John Green has done it again. After six years of silence (two movies and more in the making), Green returned with story of Aza Holmes. And I have literally just finished reading the book. So my judgment might be a little foggy at the moment.
I didn’t finish writing this piece last night because I was feeling overwhelmed. Overwhelmed by the story, the characters, the emotions it stirred up inside of me and given how involved I get with the books I read, for a minute I became Aza. I could understand the inner workings of the sixteen year old who feels trapped inside of her head. It was perhaps one of the more relatable things I have read in recent times.
I know the book cover is not much to write home about but if you read the book, the cover starts making sense towards the end. (I will talk about that towards the end of this piece. I’m trying to keep the first half as spoiler free as possible.)
When we meet Aza it is at a time when her best and most trusted friend, Daisy Ramirez insists they try to find the fugitive billionaire Russell Davis Pickett because a reward of $100,000 has been announced for anyone who gives them a lead. Aza used to be friends with his son Davis when they were little and Daisy thinks it’s time to put that acquaintanceship to good use.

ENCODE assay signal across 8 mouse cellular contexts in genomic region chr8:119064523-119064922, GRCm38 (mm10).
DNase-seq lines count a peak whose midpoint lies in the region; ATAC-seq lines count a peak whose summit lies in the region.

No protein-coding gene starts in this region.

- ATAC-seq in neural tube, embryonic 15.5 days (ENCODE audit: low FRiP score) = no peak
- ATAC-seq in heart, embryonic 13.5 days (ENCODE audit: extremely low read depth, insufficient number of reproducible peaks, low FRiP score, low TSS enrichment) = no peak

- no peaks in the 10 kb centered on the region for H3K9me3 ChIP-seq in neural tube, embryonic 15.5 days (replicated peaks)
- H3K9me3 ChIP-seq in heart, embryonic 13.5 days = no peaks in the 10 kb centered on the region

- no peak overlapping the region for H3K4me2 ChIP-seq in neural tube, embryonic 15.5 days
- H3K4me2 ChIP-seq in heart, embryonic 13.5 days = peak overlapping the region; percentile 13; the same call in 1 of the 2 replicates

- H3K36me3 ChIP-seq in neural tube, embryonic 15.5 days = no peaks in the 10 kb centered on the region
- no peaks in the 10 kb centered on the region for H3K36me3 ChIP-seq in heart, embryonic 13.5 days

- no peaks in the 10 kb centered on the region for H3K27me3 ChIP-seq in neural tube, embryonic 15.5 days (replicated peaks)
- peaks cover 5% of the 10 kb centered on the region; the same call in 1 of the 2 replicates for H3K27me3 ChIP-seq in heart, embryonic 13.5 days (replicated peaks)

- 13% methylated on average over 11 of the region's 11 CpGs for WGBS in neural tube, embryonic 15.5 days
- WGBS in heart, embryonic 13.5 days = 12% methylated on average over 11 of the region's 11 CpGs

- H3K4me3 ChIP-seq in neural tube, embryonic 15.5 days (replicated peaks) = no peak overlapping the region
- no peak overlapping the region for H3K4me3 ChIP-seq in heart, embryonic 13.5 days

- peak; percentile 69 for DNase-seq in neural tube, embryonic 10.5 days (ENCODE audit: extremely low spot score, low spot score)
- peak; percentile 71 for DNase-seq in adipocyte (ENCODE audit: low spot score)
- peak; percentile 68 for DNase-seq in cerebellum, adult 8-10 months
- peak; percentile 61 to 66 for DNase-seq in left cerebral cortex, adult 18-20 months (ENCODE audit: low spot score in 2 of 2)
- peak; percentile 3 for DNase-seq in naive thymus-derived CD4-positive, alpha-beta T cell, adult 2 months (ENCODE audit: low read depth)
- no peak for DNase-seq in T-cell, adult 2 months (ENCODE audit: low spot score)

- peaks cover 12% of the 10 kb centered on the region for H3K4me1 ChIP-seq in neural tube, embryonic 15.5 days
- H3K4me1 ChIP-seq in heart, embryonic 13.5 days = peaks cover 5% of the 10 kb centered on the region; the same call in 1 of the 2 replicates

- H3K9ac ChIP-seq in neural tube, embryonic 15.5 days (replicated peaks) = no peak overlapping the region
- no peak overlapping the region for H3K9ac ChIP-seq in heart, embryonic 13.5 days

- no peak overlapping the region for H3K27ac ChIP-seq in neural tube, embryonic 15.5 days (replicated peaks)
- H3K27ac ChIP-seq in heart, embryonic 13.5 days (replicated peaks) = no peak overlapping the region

John Green has fleshed out the major characters in the story – Aza, Davis, Daisy, Aza’s mother – really well. His writing is something that pulls you and doesn’t let go off you until he’s done telling his side of the story. However, it was difficult for me to finish the book as quickly as I usually devour his books because some of Aza’s inner monologue was rather difficult to get through.
Overall, if you have loved John Green, go ahead and read this one. He truly has surpassed himself in Turtles All The Way Down and I am waiting for his next read.
WARNING: SPOILERS AHEAD!
The book cover borrows from the fact that Aza is constantly caught in the spiral of her thoughts. If you’re familiar with the story of turtles from your childhood, then you would know where the book borrowed it title from. And no, it’s not Teenage Mutant Ninja Turtles. Although I am sure that thought had crossed all our minds. I should also add here that the tuatara plays a rather important role in pushing the story forward. Even if it isn’t how we had guessed the tuatara would become important, you know?
What made the book both ten times better and a hundred times sadder was the fact John Green drew from his own experiences while writing about Aza. I can only imagine what it must have felt like for him, growing up feeling he’s trapped inside his head with nowhere to run. I am glad he got better and I am glad that he uses his voice to help the countless others who still feel pretty trapped inside of their heads even now.